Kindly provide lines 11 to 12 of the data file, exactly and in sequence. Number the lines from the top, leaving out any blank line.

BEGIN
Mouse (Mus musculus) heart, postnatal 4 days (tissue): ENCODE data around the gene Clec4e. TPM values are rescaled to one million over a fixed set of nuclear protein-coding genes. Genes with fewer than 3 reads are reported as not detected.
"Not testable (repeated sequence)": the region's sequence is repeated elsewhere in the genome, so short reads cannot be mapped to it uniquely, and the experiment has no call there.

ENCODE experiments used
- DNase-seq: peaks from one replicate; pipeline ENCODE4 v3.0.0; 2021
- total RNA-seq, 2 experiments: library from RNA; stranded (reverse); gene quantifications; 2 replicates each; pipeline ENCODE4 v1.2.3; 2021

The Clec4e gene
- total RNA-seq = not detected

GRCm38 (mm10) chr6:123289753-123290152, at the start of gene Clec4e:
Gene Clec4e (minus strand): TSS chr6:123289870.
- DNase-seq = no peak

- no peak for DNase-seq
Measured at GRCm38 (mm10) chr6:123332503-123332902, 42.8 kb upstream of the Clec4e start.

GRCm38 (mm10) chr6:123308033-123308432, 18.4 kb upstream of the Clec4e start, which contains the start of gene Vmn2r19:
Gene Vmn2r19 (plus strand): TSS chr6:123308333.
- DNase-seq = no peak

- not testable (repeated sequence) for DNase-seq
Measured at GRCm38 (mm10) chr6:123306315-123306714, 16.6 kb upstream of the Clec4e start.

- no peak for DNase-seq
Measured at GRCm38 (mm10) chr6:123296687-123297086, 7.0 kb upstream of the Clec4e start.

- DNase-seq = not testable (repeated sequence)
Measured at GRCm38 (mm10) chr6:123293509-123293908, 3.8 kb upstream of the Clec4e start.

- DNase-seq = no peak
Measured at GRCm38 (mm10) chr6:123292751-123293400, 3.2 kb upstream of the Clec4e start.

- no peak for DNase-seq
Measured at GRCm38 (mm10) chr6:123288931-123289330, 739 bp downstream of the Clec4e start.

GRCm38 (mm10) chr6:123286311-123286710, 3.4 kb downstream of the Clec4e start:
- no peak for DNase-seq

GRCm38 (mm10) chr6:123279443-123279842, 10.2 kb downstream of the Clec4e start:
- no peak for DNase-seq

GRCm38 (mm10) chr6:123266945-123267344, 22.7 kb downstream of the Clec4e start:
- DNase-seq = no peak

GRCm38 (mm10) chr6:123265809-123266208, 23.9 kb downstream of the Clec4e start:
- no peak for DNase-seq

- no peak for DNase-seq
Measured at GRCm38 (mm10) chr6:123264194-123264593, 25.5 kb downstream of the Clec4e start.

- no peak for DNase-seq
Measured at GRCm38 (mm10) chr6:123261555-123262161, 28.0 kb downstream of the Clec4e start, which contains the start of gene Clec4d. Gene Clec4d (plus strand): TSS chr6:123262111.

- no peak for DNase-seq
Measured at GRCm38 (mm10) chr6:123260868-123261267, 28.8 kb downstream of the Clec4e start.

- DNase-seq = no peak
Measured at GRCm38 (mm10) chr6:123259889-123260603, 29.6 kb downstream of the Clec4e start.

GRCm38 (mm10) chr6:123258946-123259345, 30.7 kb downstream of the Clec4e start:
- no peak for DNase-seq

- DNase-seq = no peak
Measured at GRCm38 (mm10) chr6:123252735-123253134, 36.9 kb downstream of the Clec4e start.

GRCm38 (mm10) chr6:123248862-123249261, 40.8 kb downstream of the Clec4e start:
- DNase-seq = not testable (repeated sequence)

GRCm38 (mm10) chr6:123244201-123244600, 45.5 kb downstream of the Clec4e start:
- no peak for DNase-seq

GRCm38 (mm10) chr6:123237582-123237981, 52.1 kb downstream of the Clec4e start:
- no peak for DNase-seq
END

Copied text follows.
- no peak for DNase-seq
Measured at GRCm38 (mm10) chr6:123332503-123332902, 42.8 kb upstream of the Clec4e start.